Seminal Fluid Increases Gonorrhea Infectivity
WASHINGTON, DC – March 4, 2014 – Researchers have come a step closer to understanding how gonorrhea infections are transmitted. When Neisseria gonorrhoeae, the bacteria responsible for gonorrhea, are exposed to seminal plasma, the liquid part of semen containing secretions from the male genital tract, they can more easily move and start to colonize. The research, led by investigators at Northwestern University in Chicago, appears in mBio®, the online open-access journal of the American Society for Microbiology.
Fossilized Human Feces from 14th Century Contain Antibiotic Resistance Genes
WASHINGTON, DC – February 27, 2014 – A team of French investigators has discovered viruses containing genes for antibiotic resistance in a fossilized fecal sample from 14th century Belgium, long before antibiotics were used in medicine. They publish their findings ahead of print in the journal Applied and Environmental Microbiology.
Harvested Rainwater Harbors Pathogens
WASHINGTON, DC – February 26, 2014 – South Africa has been financing domestic rainwater harvesting tanks in informal low-income settlements and rural areas in five of that nation’s nine provinces. But pathogens inhabit such harvested rainwater, potentially posing a public health hazard, especially for children and immunocompromised individuals, according to a team from the University of Stellenbosch. The research was published ahead of print in Applied and Environmental Microbiology.
Vinegar Kills Tuberculosis and Other Mycobacteria
WASHINGTON, DC–February 25, 2014– The active ingredient in vinegar, acetic acid, can effectively kill mycobacteria, even highly drug-resistant Mycobacterium tuberculosis, an international team of researchers from Venezuela, France, and the US reports in mBio®, the online open-access journal of the American Society for Microbiology.
MERS Virus Widespread in Saudi Arabian Camels
WASHINGTON, DC – February 25, 2014 – The coronavirus responsible for Middle East Respiratory Syndrome (MERS) is prevalent in camels throughout Saudi Arabia and has been around for at least 20 years, according to a study to be published in mBio®, the online open-access journal of the American Society for Microbiology.
Breast Cancer Drug Fights Fungal Disease
WASHINGTON, DC – February 11, 2014 – Tamoxifen, a drug currently used to treat breast cancer, also kills a fungus that causes a deadly brain infection in immunocompromised patients. The findings, which could lead to new treatments for a disease that kills more HIV/AIDS patients than tuberculosis, appear in mBio®, the online open-access journal of the American Society for Microbiology (ASM.)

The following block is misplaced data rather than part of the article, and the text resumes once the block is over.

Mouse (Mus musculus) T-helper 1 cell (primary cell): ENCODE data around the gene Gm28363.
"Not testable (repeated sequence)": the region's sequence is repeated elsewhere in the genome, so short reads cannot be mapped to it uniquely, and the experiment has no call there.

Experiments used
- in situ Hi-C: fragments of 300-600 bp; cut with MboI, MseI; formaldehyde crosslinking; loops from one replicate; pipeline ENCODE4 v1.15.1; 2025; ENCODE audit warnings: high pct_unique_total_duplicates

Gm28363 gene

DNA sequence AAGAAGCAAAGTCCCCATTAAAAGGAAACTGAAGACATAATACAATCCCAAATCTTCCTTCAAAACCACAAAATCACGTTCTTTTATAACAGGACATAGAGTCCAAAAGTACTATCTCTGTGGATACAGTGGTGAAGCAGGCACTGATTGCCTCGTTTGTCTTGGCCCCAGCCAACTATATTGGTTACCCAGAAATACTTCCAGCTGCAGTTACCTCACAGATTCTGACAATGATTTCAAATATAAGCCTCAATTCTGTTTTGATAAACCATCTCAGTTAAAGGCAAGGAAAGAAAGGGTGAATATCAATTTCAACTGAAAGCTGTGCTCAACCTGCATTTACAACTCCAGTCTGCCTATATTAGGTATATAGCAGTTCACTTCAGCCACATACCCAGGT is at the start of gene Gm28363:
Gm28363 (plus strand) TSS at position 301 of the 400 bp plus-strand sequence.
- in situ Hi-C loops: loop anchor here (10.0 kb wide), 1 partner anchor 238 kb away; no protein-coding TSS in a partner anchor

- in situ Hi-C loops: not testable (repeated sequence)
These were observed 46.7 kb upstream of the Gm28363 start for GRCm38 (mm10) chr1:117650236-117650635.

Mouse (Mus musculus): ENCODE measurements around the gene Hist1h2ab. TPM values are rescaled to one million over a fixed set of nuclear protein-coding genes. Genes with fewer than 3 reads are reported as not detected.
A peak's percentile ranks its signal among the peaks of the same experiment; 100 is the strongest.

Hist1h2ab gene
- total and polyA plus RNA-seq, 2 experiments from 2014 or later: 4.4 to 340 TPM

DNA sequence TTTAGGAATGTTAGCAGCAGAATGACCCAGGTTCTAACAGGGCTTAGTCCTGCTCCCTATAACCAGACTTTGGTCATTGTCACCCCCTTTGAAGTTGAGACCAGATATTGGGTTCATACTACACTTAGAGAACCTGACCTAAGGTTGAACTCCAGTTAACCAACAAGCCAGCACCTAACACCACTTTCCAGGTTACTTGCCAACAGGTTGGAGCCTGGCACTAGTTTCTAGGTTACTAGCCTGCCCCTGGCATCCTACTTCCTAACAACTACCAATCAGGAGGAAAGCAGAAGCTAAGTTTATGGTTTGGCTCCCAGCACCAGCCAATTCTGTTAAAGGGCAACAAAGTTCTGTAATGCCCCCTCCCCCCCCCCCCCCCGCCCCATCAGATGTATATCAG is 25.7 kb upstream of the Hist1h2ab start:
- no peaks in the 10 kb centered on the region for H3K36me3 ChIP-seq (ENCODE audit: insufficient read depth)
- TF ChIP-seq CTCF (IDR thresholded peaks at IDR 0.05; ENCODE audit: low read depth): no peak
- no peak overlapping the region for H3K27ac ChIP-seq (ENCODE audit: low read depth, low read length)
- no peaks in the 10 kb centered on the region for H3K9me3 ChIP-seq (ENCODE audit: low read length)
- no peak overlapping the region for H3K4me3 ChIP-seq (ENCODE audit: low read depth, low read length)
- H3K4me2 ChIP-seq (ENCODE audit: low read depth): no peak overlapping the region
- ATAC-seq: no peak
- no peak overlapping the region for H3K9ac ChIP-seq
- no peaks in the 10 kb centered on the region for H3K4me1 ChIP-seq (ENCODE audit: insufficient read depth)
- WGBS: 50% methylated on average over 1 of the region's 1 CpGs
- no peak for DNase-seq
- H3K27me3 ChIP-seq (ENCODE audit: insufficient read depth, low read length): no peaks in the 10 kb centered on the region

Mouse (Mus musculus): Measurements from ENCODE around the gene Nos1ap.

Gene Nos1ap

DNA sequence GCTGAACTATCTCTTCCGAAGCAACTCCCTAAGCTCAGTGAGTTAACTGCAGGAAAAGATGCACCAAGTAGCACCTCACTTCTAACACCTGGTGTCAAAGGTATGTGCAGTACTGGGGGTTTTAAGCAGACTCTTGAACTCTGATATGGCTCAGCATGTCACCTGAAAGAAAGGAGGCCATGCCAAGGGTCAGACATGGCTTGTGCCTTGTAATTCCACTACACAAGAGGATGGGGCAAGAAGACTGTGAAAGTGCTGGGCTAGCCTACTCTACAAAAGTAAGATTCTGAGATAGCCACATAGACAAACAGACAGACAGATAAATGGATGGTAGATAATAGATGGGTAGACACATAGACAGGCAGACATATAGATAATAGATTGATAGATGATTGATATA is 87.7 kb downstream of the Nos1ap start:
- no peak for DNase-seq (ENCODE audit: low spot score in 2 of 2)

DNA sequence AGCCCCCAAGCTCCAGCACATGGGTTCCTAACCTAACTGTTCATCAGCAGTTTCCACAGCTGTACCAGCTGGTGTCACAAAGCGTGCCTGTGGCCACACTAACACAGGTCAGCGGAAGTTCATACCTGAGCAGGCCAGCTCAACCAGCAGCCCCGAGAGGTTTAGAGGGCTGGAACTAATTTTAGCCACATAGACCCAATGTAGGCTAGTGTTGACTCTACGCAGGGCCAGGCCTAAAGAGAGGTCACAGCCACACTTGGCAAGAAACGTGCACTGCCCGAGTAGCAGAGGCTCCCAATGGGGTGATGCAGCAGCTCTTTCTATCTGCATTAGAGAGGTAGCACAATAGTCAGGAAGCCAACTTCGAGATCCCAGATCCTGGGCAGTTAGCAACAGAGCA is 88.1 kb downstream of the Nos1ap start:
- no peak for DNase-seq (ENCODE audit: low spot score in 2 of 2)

Long Distance Signals Protect Brain from Viral Infections
WASHINGTON, DC – February 10, 2014 – The brain contains a defense system that prevents at least two unrelated viruses—and possibly many more—from invading the brain at large. The research is published online ahead of print in the Journal of Virology.
Source of Chlamydia Reinfections May Be GI Tract
WASHINGTON, DC – February 6, 2014 – The current standard of care treatment for chlamydia sometimes fails to eradicate the disease, according to a review published ahead of print in Infection and Immunity, and the culprit may be in the gut.
Science Teaching Goes Viral: Alternative Course Increases Undergraduate Retention
WASHINGTON, DC – February 4, 2014 – An alternative approach to the traditional introductory laboratory course at the undergraduate level significantly increases student retention rates, according to research published in mBioÒ, the online open-access journal of the American Society for Microbiology.
Bacterial Toxin a Potential Trigger for Multiple Sclerosis
WASHINGTON, DC – January 28, 2014 – Researchers from Weill Cornell Medical College have added to the growing body of evidence that multiple sclerosis may be triggered by a toxin produced by common foodborne bacteria. The presented their research at the 2014 ASM Biodefense and Emerging Diseases Research Meeting.
Intranasal Vaccine Protects Mice against West Nile Infection
WASHINGTON, DC – January 28, 2013 – Researchers from Duke University have developed a nasal vaccine formulation that provides protective immunity against West Nile virus (WNV) infection in mice after only 2 doses. They present their findings at the 2014 American Society for Microbiology Biodefense and Emerging Diseases Research Meeting.
Salmonella Infection Mitigates Asthma: Research Could Lead to Treatments
WASHINGTON, DC – January 23, 2014 – Researchers from Germany have identified the mechanism by which Salmonella infections can reduce the incidence of asthma in mice. The research,which appears ahead of print in the journal Infection and Immunity, opens up new avenues of research that could lead to treatments.